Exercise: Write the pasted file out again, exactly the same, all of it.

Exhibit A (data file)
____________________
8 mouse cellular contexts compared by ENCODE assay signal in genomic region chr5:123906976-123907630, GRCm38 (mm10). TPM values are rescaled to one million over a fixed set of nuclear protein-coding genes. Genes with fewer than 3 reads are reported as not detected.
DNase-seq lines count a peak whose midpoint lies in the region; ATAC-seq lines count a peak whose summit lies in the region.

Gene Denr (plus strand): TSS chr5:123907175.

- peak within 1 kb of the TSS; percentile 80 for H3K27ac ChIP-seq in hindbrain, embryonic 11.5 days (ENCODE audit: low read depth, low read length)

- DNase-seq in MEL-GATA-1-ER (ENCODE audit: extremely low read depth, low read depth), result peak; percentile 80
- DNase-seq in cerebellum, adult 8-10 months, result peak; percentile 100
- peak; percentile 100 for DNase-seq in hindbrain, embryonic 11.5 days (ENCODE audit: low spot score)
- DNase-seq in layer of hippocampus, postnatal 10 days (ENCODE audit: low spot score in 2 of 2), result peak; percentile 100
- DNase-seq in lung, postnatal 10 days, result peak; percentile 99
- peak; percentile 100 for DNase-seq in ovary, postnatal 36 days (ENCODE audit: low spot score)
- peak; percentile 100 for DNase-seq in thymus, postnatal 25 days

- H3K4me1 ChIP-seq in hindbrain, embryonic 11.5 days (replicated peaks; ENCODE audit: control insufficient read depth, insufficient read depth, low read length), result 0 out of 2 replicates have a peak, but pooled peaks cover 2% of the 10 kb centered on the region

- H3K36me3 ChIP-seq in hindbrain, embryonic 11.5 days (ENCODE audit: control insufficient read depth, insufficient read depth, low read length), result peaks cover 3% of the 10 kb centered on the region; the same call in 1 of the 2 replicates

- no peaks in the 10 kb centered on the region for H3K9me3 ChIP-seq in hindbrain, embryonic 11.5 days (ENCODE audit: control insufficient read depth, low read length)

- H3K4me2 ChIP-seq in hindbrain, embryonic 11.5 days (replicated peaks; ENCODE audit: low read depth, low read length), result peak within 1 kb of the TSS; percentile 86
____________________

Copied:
8 mouse cellular contexts compared by ENCODE assay signal in genomic region chr5:123906976-123907630, GRCm38 (mm10). TPM values are rescaled to one million over a fixed set of nuclear protein-coding genes. Genes with fewer than 3 reads are reported as not detected.
DNase-seq lines count a peak whose midpoint lies in the region; ATAC-seq lines count a peak whose summit lies in the region.

Gene Denr (plus strand): TSS chr5:123907175.

- peak within 1 kb of the TSS; percentile 80 for H3K27ac ChIP-seq in hindbrain, embryonic 11.5 days (ENCODE audit: low read depth, low read length)

- DNase-seq in MEL-GATA-1-ER (ENCODE audit: extremely low read depth, low read depth), result peak; percentile 80
- DNase-seq in cerebellum, adult 8-10 months, result peak; percentile 100
- peak; percentile 100 for DNase-seq in hindbrain, embryonic 11.5 days (ENCODE audit: low spot score)
- DNase-seq in layer of hippocampus, postnatal 10 days (ENCODE audit: low spot score in 2 of 2), result peak; percentile 100
- DNase-seq in lung, postnatal 10 days, result peak; percentile 99
- peak; percentile 100 for DNase-seq in ovary, postnatal 36 days (ENCODE audit: low spot score)
- peak; percentile 100 for DNase-seq in thymus, postnatal 25 days

- H3K4me1 ChIP-seq in hindbrain, embryonic 11.5 days (replicated peaks; ENCODE audit: control insufficient read depth, insufficient read depth, low read length), result 0 out of 2 replicates have a peak, but pooled peaks cover 2% of the 10 kb centered on the region

- H3K36me3 ChIP-seq in hindbrain, embryonic 11.5 days (ENCODE audit: control insufficient read depth, insufficient read depth, low read length), result peaks cover 3% of the 10 kb centered on the region; the same call in 1 of the 2 replicates

- no peaks in the 10 kb centered on the region for H3K9me3 ChIP-seq in hindbrain, embryonic 11.5 days (ENCODE audit: control insufficient read depth, low read length)

- H3K4me2 ChIP-seq in hindbrain, embryonic 11.5 days (replicated peaks; ENCODE audit: low read depth, low read length), result peak within 1 kb of the TSS; percentile 86